October 16, 2012
May 1, 2010
By Larry and Mary Sussman
Larry Sussman: The movie Greenberg explores the agony of returning to the path not taken, but failing to resurrect your life. Roger Greenberg (Ben Stiller) is a 40-year-old carpenter from New York City who goes back to Los Angeles after a nervous breakdown and tries to right his past mistakes. I believe that Greenberg falls flat, and so does the movie.
Mary Vuk Sussman: I agree that Greenberg has failed to grow up. He doesn’t really progress or even regress as a character. He does seem to learn a few things, but it’s hard to believe that he is a changed man at the movie’s end. I don’t think the movie is a total failure. But like a lot of satire, it sort of leaves you cold. from afar. It’s a good movie for cynics.
LS: Noah Baumbach, the movie’s director and main writer, seems to think that audiences will empathize with Greenberg when he tries to re-examine important life decisions with his former band mate, Ivan Schrank (Rhys Ifans), and his old girlfriend Beth (Jennifer Jason Leigh). Yet both have moved on with their lives and do not give a hoot about Greenberg’s longings. Many close-ups of an anguished Greenberg do not make the audience care for this basically boy-like, selfish character. His moral reawakening comes too late.
MVS: I agree, he is somewhat thickheaded, and he is a slow learner, like so many of us. You start to wonder if he has a brain, especially when the lost, lovely, and kind Florence Marr (Greta Gerwig) falls for him, and he doesn’t have the good sense to love her. But yes, Greenberg’s attempts to reconnect with his rich high school friends are dismal failures. Yet there was something interesting when Ivan spoke about reconciling himself to the life he never planned, but Baumbach never really unpacked or explored it. I never understood why Roger left the California good life to live in New York. I was never clear on why Roger settled in Bushwick, a very poor section of Brooklyn, and chose to make a living as a carpenter. Why did he have a breakdown and what landed him in a mental hospital? Why would he want to go back to Hollywood to house- and dog-sit for his wealthy brother, Phillip? The movie starts to make some sense when Florence, a paid personal assistant to Phillip, enters the scene. She is a floundering college graduate who is as lost as Greenberg. There are some nice moments when their lives entwine over Mahler, a large brown German Shepherd Dog. But I had more sympathy for Florence (and Mahler) than for Greenberg.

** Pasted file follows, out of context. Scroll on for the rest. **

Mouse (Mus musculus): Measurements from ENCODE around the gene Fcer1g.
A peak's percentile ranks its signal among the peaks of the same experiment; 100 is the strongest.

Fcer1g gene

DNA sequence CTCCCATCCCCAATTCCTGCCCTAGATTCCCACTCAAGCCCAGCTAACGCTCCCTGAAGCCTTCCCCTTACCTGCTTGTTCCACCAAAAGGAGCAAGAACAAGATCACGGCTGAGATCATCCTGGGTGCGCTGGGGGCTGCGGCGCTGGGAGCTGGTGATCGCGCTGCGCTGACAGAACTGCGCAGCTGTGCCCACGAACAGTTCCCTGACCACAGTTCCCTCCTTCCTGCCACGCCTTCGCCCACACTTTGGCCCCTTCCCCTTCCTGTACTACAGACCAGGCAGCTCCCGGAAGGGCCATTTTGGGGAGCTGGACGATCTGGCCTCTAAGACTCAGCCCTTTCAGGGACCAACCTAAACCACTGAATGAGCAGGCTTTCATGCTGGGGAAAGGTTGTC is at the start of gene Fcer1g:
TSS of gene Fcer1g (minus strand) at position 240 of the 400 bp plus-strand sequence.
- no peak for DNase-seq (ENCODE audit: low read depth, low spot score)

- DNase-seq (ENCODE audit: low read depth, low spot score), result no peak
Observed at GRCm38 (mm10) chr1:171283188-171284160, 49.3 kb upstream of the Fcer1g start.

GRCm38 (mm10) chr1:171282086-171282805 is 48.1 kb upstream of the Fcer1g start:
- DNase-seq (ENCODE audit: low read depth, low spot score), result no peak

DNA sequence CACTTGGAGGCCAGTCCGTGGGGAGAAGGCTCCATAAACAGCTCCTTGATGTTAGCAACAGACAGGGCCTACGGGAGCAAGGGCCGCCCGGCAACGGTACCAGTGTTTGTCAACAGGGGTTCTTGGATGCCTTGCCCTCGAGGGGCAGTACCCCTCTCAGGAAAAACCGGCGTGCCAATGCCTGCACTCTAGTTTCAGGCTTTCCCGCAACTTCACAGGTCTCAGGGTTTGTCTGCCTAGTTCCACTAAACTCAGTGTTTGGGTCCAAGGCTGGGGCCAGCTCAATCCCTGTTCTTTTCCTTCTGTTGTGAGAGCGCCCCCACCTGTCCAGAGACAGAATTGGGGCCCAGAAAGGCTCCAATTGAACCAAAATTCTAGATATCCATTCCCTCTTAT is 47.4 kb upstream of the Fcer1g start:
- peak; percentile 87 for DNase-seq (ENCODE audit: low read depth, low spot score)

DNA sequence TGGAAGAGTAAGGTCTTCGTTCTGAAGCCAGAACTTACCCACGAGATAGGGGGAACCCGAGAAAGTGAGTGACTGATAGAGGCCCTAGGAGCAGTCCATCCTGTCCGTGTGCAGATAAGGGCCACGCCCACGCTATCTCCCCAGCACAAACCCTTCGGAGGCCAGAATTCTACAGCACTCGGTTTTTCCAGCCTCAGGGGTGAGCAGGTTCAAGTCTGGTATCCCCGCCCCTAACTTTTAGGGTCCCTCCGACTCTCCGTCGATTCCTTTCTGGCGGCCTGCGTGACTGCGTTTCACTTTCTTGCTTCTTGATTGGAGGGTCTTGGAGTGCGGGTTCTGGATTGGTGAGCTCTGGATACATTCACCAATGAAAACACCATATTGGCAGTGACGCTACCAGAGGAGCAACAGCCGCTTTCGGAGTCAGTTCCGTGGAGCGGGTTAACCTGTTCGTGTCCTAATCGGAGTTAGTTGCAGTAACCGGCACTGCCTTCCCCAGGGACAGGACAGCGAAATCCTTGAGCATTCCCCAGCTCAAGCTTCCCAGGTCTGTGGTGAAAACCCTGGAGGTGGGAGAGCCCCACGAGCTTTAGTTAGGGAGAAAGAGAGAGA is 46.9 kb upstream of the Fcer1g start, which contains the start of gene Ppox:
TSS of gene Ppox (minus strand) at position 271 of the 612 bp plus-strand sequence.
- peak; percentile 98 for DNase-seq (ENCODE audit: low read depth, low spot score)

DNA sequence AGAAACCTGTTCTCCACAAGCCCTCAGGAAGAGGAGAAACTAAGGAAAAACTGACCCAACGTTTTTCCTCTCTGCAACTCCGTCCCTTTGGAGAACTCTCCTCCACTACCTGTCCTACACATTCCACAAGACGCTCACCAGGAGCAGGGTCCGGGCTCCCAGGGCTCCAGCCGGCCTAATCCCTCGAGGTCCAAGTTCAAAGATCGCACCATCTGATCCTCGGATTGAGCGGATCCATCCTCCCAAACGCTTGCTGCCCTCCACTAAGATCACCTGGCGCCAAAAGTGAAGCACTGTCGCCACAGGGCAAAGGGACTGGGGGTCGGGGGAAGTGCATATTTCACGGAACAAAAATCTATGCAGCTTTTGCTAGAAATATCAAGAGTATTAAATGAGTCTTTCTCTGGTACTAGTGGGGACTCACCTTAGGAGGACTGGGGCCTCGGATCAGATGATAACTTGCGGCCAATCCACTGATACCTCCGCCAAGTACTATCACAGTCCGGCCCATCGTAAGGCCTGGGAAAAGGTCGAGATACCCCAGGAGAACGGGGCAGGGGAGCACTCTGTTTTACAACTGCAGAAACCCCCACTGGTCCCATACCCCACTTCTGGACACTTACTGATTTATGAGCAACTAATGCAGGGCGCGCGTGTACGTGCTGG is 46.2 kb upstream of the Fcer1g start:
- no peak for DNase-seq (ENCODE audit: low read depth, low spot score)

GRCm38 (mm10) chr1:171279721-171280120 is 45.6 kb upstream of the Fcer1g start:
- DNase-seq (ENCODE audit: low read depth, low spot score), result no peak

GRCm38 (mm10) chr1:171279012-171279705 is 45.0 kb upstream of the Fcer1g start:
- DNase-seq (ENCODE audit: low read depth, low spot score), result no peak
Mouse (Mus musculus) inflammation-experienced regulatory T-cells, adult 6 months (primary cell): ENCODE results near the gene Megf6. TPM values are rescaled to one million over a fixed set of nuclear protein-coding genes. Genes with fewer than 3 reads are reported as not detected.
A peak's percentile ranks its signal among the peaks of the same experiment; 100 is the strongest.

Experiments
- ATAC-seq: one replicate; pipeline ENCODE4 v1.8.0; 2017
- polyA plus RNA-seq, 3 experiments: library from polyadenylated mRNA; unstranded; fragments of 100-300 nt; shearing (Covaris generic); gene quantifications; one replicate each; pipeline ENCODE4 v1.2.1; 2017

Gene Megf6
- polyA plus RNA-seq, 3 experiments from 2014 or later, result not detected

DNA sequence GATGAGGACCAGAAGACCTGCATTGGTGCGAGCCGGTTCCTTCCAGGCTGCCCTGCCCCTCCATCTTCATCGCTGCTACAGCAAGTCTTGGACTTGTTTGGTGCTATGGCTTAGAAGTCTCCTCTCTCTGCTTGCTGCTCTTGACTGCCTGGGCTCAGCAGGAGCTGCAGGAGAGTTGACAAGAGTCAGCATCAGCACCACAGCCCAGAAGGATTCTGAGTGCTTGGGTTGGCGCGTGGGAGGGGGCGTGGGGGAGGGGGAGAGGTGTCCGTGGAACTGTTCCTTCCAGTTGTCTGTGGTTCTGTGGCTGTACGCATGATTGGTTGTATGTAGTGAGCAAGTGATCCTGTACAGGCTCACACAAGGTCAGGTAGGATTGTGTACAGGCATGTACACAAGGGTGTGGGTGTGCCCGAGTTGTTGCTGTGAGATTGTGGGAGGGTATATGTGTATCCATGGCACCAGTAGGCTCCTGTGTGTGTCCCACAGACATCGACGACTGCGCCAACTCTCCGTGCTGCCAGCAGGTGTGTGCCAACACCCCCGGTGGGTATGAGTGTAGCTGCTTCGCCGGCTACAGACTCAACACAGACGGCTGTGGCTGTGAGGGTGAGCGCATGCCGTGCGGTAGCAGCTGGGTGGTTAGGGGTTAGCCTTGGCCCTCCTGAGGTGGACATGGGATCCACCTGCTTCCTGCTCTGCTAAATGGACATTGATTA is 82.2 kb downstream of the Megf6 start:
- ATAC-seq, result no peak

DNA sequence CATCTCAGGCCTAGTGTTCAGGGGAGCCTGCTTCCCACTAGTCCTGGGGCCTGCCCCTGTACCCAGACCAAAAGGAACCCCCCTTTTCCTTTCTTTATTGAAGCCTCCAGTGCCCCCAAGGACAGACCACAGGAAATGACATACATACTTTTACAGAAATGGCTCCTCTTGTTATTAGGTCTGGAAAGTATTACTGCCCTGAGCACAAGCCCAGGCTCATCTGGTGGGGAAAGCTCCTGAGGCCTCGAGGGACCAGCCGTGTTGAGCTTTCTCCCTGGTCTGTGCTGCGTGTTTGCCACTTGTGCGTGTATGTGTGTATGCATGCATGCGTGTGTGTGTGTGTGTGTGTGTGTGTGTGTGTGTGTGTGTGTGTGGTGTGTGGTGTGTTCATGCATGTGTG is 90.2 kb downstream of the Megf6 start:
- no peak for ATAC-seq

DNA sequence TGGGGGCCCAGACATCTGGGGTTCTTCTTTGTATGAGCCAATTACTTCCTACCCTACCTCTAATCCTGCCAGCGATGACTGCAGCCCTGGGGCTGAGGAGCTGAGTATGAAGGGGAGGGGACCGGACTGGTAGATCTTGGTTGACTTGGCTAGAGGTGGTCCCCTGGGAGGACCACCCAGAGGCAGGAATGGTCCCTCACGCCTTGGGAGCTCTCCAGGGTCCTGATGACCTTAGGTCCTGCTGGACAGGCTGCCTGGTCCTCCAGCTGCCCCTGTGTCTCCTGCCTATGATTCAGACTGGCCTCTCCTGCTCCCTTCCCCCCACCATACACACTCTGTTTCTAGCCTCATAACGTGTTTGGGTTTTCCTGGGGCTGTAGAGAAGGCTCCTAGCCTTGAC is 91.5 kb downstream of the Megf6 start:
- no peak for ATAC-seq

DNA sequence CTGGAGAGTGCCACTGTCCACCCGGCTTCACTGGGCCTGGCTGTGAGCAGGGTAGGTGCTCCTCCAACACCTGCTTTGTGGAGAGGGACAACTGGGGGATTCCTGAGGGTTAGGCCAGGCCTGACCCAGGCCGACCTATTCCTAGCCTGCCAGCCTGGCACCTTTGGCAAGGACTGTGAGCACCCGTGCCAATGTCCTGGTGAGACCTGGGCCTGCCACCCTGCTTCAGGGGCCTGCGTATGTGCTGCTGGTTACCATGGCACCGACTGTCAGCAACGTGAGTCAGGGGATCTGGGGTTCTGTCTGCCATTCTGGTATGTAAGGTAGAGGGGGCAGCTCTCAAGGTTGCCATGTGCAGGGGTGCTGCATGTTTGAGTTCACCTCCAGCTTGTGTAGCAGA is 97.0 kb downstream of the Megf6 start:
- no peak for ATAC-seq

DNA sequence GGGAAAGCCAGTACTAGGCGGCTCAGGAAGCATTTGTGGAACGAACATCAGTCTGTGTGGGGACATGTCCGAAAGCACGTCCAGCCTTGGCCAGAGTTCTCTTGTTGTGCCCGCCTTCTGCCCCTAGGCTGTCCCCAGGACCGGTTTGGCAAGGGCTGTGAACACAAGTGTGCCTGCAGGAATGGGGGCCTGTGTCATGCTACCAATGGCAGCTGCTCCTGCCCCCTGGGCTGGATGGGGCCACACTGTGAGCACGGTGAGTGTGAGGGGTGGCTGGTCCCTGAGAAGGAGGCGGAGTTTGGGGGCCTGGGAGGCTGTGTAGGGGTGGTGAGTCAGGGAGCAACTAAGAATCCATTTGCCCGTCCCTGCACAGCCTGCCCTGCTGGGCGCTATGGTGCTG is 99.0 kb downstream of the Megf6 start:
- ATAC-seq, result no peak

LS: I also cared somewhat more for Florence, an aspiring singer, who is a sexy bed hopper. I felt far more for Mahler, when he becomes ill. Greenberg, on the other hand, is less lovable, and an unsympathetic hero is a fatal flaw. The movie also tries to explore deeper sentiments with characters mouthing forgettable lines, such as “Hurt people hurt people,” and “Life is wasted on people.” Regrettably, the Los Angeles/Hollywood setting, including an all-night drug party, didn’t resonate with me. I kept on thinking, “When is this movie, which is an hour and forty-seven minutes long, going to end?”
MVS: I agree that Greenberg doesn’t do much to warm the heart. I did like the “Life is wasted on people” line and have repeated it a couple of times since. The line was a throwaway, good for a laugh, but Baumbach never really ran with it. For me, the movie worked as satire. I laughed at the characters’ ineptness and emptiness as they muddled their way through it all. Greenberg doesn’t do much to make us feel better about the human race or even ourselves. It goes to extremes and exposes the troubles of selfish, immature, and alienated people and throws in a culture of wealth and privilege as a backdrop. Though the movie is set in or near the Hollywood epicenter of film culture, it is about every person who buys into this culture even from afar. It’s a good movie for cynics.
LS: If I want to feel cynical, I’ll watch when U.S. senators criticize the president’s upcoming U.S. Supreme Court nomination. I go to movies to escape, to root for made-up heroes.
MVS: Movies get controversial when they start to imitate life too closely.
LS: But sometimes they just get stupid.
Mary and Larry Sussman are married. The couple will deliver future film review dialogues.
January 29, 2010
By Katherine Keller
Show honors workers, captures foundry drama and scale
Although the initial impression of Michael Schultz’s exhibit at the Grohmann Museum is photographs of colossal, towering machines on a shop floor in Hell, a careful examination reveals his work is really about the men and women at work in the industrial infernos.
Foundry Work: A View of the Industry features 22 large-format color photographs of the metal-casting process, from pattern making to freeing a casting from its mold, photographed in foundries in Germany and the United States, including Falk and Maynard Steel Casting in Milwaukee.
Schultz, a professional/industrial photographer for 30 years, took his first foundry photographs in 2004 when he became impressed by their spectacular nature.